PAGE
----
Nevada Corporation Fee Breakdown

Nevada's Senate passed the largest tax increase in the state's history on the last day of the 2015 legislative session by an 18-3 vote. The tax plan, which was announced by Republican Governor Brian Sandoval, will add more than $1 billion to Nevada's public education budget.

Effective July 1st, 2015, annual and initial fees for corporations doubled from $325 per year, which included $200 for the state business license and $125 for Annual List of Officers, to $650 annually. LLCs increased by a smaller amount, up to $350 from $325 per year.

The initial and annual list of officers or managers fee increased by $25 to a total of $125 each year for all entities, including Limited Liability Companies (LLCs) and Limited Partnerships (LPs) as well as corporations.

Nevada was once known as the "New Delaware" because it charged reasonable upfront fees and a flat annual fee for corporate filings. Small business owners who wanted to avoid high-fee states such as New York and California headed to Nevada instead. However, this changed after 2015 when these annual fees effectively went up to $325 and the state required that all entities have a business license registration, even if they did not intend to operate their business inside the state.

If your entity is in "Revoked" or "Default" status and you reinstate either on or after July 1st, 2015, you will need to pay the increased fees. One example, if your corporation's status is "Revoked" and it is overdue for three years of annual list fees, the cost of reinstating your corporation in Nevada would be $825 for each year, including late fees, and a $400 reinstatement fee, for a total of $2,875.

Nevada Payroll Taxes

The 2015 legislation also extended and made permanent the payroll tax, which otherwise would have expired in June 2015. Most companies are now assessed at a tax of 1.475 percent against employee payroll payments. The rate is 2 percent for financial and mining institutions. However, businesses are able to credit 50 percent of their gross receipts against the payroll tax.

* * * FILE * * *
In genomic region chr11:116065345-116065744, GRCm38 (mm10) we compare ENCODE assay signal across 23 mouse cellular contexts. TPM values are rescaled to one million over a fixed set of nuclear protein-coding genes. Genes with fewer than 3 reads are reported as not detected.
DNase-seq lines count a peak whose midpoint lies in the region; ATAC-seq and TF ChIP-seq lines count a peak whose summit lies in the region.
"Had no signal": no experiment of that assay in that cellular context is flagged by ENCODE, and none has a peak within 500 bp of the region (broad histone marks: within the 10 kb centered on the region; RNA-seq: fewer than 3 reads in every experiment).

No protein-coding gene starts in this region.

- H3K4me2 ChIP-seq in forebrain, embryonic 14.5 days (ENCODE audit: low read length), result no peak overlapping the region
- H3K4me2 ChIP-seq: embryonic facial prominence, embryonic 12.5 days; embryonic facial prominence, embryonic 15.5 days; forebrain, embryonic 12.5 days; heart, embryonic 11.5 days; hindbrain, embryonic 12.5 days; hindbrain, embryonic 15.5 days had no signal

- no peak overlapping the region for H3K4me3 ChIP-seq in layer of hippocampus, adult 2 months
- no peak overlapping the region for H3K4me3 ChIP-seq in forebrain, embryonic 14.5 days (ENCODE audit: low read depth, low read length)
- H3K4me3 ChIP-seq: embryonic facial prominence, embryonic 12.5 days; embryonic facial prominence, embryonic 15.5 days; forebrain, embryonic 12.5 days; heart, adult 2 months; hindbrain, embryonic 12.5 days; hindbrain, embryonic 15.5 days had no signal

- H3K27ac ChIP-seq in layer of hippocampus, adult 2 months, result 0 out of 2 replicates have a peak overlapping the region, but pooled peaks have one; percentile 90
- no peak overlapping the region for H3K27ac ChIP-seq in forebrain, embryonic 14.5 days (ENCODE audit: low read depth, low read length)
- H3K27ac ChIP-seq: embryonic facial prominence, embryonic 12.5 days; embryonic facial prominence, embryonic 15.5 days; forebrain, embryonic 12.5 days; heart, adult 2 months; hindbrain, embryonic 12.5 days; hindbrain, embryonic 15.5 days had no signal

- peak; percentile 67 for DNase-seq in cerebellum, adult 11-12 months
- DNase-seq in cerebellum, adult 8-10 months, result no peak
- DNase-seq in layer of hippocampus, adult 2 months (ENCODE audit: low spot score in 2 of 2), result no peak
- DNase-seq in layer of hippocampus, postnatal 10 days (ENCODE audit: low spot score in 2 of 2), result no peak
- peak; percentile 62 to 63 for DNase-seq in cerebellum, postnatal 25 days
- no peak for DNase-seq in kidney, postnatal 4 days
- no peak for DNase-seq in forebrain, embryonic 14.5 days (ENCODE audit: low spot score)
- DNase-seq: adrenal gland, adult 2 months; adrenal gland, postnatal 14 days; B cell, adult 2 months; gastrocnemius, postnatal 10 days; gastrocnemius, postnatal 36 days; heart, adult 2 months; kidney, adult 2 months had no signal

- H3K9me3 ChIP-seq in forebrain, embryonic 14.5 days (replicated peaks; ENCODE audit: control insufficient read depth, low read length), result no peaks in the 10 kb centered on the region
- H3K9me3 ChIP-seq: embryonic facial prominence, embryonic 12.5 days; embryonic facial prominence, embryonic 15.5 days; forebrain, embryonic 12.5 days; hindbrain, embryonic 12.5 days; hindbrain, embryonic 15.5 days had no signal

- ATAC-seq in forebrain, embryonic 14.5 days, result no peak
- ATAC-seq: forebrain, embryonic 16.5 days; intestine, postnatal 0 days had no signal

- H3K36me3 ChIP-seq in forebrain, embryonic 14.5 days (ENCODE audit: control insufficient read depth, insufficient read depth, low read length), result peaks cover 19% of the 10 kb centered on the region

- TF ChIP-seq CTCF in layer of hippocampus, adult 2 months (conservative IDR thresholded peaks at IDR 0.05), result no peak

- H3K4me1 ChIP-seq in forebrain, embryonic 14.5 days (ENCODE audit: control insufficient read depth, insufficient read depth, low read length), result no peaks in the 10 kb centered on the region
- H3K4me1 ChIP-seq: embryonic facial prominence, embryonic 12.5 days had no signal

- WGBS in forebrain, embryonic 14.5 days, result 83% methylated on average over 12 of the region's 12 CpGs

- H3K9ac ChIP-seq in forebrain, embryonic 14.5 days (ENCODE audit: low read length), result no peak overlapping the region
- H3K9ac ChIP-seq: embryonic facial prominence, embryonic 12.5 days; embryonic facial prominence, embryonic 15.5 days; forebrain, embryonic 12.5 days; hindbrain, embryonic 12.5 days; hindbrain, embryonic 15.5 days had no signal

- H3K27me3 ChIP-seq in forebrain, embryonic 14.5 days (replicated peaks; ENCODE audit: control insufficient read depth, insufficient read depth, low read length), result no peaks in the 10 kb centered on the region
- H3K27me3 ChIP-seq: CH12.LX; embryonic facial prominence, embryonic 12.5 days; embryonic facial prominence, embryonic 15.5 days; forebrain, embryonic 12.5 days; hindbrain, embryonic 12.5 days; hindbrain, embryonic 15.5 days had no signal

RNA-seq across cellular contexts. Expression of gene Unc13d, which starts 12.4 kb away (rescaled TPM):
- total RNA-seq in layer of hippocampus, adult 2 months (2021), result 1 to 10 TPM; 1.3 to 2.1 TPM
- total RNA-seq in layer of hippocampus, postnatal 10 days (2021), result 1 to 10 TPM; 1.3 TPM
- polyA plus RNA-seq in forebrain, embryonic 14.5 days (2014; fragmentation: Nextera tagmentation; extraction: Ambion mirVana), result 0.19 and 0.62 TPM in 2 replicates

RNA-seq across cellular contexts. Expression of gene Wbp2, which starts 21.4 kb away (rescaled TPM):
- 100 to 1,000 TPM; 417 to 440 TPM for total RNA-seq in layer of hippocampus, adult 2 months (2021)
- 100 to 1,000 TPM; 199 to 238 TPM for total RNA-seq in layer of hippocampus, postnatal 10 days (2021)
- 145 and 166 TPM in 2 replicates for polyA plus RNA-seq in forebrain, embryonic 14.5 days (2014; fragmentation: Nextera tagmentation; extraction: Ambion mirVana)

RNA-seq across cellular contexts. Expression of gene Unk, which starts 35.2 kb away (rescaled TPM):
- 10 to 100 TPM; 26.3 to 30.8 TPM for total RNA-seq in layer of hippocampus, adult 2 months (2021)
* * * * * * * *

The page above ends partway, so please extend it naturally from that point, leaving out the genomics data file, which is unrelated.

The Nevada Department of Taxation has faced a larger workload as a result of the 2015 tax legislation, including monitoring 27 gross receipts, as well as collecting payroll taxes subject to gross receipt reductions and new taxes on out of state company transactions. Indeed, the expanding Nevada state workforce, accompanied by larger pension obligations and more salaries, is likely to be the most significant effect of the 2015 tax legislation.

Why Not Move Your Inc or LLC

Due to the increase in corporation fees, you may consider moving your charter to one of several other states, even if your LLC or INC is already registered in Nevada. You might, for example, consider moving your entity to Wyoming, which has an annual fee of only $50.

If you do decide to move to Wyoming, you can:

  • Realize net savings in your first year and $600 annually after that.
  • Keep your corporation's original Employer Identification Number (EIN) and date of formation.
  • Retain contracts with partners and vendors.

The savings for LLCs are slightly smaller at $300 per year because overall fees are less.

Yearly Requirements

You will need to have a Nevada state business license in order to incorporate a corporation in Nevada under Chapter 78 of the Nevada Revised Statutes.

Your Nevada state business license must be renewed annually through the payment of an annual fee. There is a $100 fine if you do not submit the fee by the deadline.

Advantages of a Nevada Corporation

  1. Directors, officers, and shareholders do not need to be citizens of the United States and do not need to hold meetings or live in the state.
  2. Directors do not have to be shareholders.
  3. Directors and officers of corporations registered in Nevada may be protected from personal liability for lawful acts of the corporation.
  4. Corporations in Nevada are able to transfer, hold, or sell shares of their own stock.
  5. Nevada corporations can issue stock for services, capital, real estate, or personal property, and that includes options and leases. Additionally, the directors can make the final decision on determining the value of all of these types of transactions.
  6. There is no income tax in Nevada on corporations or the state's citizens.
  7. In Nevada, corporations are not subject to hidden taxes, such as inventory taxes, franchise taxes, or capital stock taxes.
  8. Sales tax only applies to products that are sold in Nevada.
  9. Nevada's corporate structure ensures investors and owners of Nevada corporations have more privacy.

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